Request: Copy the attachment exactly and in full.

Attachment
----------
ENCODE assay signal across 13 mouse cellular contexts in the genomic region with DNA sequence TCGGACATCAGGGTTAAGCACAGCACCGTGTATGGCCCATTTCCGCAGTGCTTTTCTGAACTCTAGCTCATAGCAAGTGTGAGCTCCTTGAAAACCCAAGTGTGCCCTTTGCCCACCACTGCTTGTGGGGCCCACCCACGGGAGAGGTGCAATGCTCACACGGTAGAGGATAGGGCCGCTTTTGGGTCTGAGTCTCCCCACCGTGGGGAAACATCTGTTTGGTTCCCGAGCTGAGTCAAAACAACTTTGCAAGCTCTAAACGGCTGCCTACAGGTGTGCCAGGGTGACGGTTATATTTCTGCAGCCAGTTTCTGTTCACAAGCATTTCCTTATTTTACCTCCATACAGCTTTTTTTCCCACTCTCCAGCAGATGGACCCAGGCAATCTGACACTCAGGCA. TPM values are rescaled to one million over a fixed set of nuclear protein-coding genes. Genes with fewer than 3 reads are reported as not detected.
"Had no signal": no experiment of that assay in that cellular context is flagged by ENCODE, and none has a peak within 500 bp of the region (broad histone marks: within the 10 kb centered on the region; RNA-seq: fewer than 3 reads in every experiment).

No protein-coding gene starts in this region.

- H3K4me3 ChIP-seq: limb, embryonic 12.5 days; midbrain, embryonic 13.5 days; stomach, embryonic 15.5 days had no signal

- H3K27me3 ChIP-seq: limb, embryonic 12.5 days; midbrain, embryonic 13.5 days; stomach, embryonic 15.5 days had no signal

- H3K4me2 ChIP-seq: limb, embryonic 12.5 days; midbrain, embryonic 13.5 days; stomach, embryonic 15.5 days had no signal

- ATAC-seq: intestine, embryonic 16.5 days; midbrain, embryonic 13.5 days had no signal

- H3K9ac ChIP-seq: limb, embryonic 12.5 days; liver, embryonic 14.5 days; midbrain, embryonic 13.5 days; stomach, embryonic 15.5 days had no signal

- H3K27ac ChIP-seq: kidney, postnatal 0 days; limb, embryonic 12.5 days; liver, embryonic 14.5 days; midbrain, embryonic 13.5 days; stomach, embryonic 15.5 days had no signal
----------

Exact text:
ENCODE assay signal across 13 mouse cellular contexts in the genomic region with DNA sequence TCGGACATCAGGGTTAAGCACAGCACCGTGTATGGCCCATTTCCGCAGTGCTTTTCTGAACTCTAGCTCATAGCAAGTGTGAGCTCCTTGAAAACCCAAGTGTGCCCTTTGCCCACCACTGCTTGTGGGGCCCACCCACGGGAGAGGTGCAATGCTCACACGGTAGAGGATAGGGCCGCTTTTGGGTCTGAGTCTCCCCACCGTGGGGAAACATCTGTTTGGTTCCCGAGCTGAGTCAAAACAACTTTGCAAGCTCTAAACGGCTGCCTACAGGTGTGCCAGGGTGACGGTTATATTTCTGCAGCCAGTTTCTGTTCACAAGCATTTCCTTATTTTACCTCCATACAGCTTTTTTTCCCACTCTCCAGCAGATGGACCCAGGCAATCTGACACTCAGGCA. TPM values are rescaled to one million over a fixed set of nuclear protein-coding genes. Genes with fewer than 3 reads are reported as not detected.
"Had no signal": no experiment of that assay in that cellular context is flagged by ENCODE, and none has a peak within 500 bp of the region (broad histone marks: within the 10 kb centered on the region; RNA-seq: fewer than 3 reads in every experiment).

No protein-coding gene starts in this region.

- H3K4me3 ChIP-seq: limb, embryonic 12.5 days; midbrain, embryonic 13.5 days; stomach, embryonic 15.5 days had no signal

- H3K27me3 ChIP-seq: limb, embryonic 12.5 days; midbrain, embryonic 13.5 days; stomach, embryonic 15.5 days had no signal

- H3K4me2 ChIP-seq: limb, embryonic 12.5 days; midbrain, embryonic 13.5 days; stomach, embryonic 15.5 days had no signal

- ATAC-seq: intestine, embryonic 16.5 days; midbrain, embryonic 13.5 days had no signal

- H3K9ac ChIP-seq: limb, embryonic 12.5 days; liver, embryonic 14.5 days; midbrain, embryonic 13.5 days; stomach, embryonic 15.5 days had no signal

- H3K27ac ChIP-seq: kidney, postnatal 0 days; limb, embryonic 12.5 days; liver, embryonic 14.5 days; midbrain, embryonic 13.5 days; stomach, embryonic 15.5 days had no signal